Stephen Lowe, former managing director at Willis Towers Watson and past President of the Casualty Actuarial Society, shares his views on the benefits of combining actuarial knowledge and data science. This is part one of a two-part series, focusing on the requisite skills and technological advances driving current data science innovations.
An analytical arms race is disrupting the traditional insurance company business model and changing the imperatives for success. Predictive modeling is steadily expanding, reaching beyond merely being a tool for product strategy to becoming an integral function within a new data and analytics-based business model.
Since introducing predictive models to personal auto insurance more than 20 years ago, insurers have gradually expanded their use of predictive models to other insurance lines and applications. The three most common predictive modeling applications are underwriting/risk selection, evaluating fraud potential, and deciding when to order reports (such as credit), according to Willis Towers Watson’s 2015 Predictive Modeling and Big Data Survey.
Additional applications in the ranking include: premium auditing, advertising strategy, claim triage, underwriting expense efficiency, determining litigation potential, agency management/compensation, loss control and agent placement/distribution management. Released in February, the report’s conclusions were based on the responses of 61 North American property/casualty insurers.
Capitalizing on the new technological landscape requires a team that possesses three primary skills sets. The first is data hacking, which in this context does not refer to criminal activity but describes the mindset to develop solution-yielding approaches. Hacking skills include data sourcing knowledge, capabilities in data assembly and management, and experience in scrubbing and extracting information from raw data.
A facility in contemporary analytics tools built on new era math and statistics is the second necessary skill. These include Generalized Linear Models (GLMs), Classification and Regression Tree Analysis (CART), machine learning, data visualization, etc., that permit deeper insights into relationships evidenced within the data. However, access to infinite data and statistical prowess is not enough to build a truly analytics-based insurance company. For that, the third skill is required: contextual knowledge, referred to by some as domain knowledge, which includes full appreciation of insurance risk.
Context is the deep knowledge of the critical nuances and complexity of insurance that assures a focus on relevant data rather than data for its own sake. No one can adequately and effectively analyze a set of data without fully understanding its context – the environment from which it emerged. Context, for example, is necessary for considering how the predictive models should be developed for appropriate decision-making and what will happen if the external environment or the internal incentives of the decision makers change.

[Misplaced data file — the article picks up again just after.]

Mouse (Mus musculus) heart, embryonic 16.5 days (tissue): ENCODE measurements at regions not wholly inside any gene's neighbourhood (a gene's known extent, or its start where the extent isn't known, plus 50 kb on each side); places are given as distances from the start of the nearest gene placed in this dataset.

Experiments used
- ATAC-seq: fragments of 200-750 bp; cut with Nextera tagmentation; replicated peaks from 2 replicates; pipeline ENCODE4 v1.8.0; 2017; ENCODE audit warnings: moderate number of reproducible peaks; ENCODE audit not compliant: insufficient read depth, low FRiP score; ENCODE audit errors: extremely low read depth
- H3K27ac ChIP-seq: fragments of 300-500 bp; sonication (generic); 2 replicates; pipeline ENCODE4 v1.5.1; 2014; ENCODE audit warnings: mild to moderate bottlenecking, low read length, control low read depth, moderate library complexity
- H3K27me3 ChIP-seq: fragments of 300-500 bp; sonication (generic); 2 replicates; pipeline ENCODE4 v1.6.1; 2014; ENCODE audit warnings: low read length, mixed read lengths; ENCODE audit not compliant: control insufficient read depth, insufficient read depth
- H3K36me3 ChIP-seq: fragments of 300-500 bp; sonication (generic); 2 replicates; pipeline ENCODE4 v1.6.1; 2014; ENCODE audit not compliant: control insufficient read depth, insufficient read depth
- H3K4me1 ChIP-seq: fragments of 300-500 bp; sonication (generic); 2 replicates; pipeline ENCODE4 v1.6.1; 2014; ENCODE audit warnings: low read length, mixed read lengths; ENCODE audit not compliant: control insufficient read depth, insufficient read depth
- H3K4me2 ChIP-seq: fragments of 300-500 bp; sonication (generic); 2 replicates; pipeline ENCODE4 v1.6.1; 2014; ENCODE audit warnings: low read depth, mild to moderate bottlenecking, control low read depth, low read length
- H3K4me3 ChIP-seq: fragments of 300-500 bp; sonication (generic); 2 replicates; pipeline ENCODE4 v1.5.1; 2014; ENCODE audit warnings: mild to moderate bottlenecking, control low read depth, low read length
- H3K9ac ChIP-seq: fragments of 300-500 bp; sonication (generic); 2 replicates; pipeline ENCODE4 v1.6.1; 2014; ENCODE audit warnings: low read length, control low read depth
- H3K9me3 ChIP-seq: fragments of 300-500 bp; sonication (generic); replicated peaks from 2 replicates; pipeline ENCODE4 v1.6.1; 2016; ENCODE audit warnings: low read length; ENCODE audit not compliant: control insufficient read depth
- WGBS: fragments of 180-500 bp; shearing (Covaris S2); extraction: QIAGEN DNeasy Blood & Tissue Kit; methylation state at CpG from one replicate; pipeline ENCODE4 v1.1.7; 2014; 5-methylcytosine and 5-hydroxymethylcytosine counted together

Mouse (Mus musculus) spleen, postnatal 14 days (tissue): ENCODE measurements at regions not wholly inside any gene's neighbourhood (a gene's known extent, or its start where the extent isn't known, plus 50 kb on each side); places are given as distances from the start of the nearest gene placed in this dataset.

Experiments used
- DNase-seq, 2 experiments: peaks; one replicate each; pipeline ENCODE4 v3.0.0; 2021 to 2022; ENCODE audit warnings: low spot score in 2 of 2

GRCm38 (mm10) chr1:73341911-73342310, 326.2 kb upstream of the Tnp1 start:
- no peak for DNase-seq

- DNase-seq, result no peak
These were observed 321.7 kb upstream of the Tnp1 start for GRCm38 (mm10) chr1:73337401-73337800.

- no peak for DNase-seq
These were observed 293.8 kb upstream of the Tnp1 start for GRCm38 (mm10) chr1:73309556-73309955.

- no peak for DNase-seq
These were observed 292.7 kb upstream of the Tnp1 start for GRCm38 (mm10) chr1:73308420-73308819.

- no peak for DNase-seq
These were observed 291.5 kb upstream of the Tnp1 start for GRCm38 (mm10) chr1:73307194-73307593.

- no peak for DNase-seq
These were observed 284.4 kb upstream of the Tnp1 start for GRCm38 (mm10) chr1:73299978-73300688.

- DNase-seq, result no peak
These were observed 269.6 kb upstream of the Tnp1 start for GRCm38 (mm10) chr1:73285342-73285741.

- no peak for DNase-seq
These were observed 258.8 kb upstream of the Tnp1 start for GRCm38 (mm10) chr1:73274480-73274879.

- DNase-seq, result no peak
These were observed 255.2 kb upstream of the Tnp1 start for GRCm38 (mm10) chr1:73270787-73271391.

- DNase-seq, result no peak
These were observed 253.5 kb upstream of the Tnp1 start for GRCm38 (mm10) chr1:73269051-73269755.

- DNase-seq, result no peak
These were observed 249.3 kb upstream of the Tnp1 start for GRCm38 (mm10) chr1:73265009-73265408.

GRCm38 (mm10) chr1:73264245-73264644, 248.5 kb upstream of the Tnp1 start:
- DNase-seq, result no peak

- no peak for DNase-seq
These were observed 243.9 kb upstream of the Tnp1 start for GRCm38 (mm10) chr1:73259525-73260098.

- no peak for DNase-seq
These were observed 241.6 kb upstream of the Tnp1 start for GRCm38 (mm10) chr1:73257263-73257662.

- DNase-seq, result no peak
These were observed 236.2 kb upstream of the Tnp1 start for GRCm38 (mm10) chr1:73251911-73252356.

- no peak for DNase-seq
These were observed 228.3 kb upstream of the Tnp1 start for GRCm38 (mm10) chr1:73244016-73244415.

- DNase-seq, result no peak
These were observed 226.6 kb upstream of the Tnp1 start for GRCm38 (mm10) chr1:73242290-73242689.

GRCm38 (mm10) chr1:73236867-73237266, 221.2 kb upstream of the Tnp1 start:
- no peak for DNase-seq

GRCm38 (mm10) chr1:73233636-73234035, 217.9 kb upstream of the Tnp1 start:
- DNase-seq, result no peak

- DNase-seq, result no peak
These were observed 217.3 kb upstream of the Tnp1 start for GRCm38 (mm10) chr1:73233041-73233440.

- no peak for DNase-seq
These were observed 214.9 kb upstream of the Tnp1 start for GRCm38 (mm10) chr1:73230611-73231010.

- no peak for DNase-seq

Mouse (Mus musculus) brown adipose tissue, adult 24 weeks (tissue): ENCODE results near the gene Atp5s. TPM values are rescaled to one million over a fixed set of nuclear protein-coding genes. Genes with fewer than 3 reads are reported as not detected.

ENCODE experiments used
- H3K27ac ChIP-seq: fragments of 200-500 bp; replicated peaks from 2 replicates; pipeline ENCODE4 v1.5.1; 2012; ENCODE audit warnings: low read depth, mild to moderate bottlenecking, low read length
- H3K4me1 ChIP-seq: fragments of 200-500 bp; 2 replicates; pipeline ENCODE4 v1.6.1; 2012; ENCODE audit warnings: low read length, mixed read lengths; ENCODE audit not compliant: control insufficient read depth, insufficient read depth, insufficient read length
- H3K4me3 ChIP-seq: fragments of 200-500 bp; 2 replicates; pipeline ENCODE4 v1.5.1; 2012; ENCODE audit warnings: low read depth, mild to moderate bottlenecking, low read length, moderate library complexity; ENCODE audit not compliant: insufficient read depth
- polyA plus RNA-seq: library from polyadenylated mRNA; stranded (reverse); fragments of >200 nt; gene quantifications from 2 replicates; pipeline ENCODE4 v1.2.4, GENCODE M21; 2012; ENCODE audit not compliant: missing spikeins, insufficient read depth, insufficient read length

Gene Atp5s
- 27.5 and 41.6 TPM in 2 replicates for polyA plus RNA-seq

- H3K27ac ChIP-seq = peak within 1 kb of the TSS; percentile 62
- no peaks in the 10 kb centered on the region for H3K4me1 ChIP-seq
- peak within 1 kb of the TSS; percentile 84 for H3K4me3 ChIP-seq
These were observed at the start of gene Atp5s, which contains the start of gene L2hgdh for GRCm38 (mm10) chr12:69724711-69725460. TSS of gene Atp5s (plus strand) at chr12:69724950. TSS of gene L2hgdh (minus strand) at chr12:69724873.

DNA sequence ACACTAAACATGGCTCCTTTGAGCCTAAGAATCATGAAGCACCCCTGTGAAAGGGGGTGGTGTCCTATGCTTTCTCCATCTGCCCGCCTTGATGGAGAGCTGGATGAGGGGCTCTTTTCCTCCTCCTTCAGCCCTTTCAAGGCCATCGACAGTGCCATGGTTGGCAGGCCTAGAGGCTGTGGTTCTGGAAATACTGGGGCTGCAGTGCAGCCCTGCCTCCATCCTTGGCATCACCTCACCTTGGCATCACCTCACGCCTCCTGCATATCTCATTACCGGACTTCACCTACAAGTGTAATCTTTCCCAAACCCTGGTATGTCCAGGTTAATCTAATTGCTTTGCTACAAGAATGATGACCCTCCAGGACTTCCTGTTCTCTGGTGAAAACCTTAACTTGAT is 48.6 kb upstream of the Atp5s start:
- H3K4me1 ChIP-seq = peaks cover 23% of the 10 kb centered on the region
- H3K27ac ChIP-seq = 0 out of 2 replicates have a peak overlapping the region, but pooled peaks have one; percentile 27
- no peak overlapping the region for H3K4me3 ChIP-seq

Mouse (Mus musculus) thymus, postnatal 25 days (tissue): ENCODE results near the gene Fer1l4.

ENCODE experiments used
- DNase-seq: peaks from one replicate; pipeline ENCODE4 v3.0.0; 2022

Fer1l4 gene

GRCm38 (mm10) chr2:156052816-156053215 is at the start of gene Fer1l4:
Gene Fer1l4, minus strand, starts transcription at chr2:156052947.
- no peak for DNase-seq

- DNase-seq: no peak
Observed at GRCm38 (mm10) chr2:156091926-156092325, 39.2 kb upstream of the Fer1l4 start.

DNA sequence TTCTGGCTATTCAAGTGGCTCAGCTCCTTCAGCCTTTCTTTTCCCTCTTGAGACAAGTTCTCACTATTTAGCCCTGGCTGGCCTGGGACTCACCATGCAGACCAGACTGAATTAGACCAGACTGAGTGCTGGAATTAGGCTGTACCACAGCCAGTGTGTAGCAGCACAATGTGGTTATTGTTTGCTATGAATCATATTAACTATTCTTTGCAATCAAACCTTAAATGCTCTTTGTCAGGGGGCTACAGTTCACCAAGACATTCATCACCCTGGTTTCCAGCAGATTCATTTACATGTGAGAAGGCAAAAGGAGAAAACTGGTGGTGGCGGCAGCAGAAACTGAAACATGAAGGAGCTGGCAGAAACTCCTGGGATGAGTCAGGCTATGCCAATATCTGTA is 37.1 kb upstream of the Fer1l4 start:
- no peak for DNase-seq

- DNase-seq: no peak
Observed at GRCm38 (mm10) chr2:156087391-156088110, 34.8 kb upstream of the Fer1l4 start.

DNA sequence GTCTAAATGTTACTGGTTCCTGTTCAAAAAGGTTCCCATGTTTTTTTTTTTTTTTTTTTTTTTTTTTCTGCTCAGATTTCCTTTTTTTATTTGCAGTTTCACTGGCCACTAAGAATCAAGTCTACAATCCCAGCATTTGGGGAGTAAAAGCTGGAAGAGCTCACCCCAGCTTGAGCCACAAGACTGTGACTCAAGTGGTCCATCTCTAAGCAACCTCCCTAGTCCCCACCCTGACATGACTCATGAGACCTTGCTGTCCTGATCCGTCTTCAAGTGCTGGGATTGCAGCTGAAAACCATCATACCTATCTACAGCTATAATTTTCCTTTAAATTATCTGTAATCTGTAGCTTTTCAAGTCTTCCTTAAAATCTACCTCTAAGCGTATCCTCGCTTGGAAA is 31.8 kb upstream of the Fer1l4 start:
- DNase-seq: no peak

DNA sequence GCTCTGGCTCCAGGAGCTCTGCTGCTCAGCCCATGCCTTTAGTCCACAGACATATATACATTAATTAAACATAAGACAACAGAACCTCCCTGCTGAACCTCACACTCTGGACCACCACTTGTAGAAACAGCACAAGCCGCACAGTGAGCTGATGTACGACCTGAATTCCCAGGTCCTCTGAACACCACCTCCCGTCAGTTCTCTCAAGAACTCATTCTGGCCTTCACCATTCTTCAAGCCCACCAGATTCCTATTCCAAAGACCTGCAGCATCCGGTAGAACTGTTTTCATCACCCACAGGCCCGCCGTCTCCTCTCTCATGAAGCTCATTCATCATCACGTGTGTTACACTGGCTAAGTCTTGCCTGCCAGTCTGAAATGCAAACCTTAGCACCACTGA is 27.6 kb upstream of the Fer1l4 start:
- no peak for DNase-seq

Finding analytical professionals with the skills and knowledge required for becoming a truly analytics-based insurer differ from traditional business skills primarily because of three incredibly rapid technological advances. First, the cost of computation and data storage is no longer a significant part of the strategic calculus. Thanks to low-cost cloud servers, insurers can gather, retain and manage massive amounts of data.
Second, data sources are plentiful and growing exponentially as monitoring devices have become ubiquitous. Automobiles will allow insurers to capture location, acceleration and speed a dozen or more times a second and analyze how usage translates into accidents. By deploying drones, home insurers can capture roof condition before and after a storm to settle damage claims.
Third, the tools and applications to assemble, manipulate and analyze data are better than ever and continue to improve. Summarizing and segmenting data is no longer necessary to make analysis manageable. Transactional-level data, even in volumes measured in terabytes, works with today’s predictive models.
Technological change has been significantly profound. It has even shifted the focus of statistics away from traditional sampling theory since an entire population can now easily be analyzed. State-of-the-art applications and contemporary programming languages such as R and Python allow insurers to handle very large and complex data sets, perform analytics, create meaningful data visualizations and build quite effective predictive models.
Further, analytic models are also changing, from merely descriptive to predictive and ultimately, to prescriptive. Claim triage applications, for example, are prescriptive because they analyze the attributes of a claim when it is reported and recommend the appropriate adjuster based on their experience and expertise.
The availability of big data coupled with technological innovation are disrupting the traditional insurance company business model, moving it to one driven by analytics. Since data scientists and actuaries generally bring different skill sets to an analytics team, they will need to cross-pollinate until individual professionals can offer all three skills necessary for successful analytics: data hacking, modern statistical prowess and intimate insurance knowledge.
A discussion on some of the challenges insurers will face in incorporating these skills in their everyday operations follows in part two of the series
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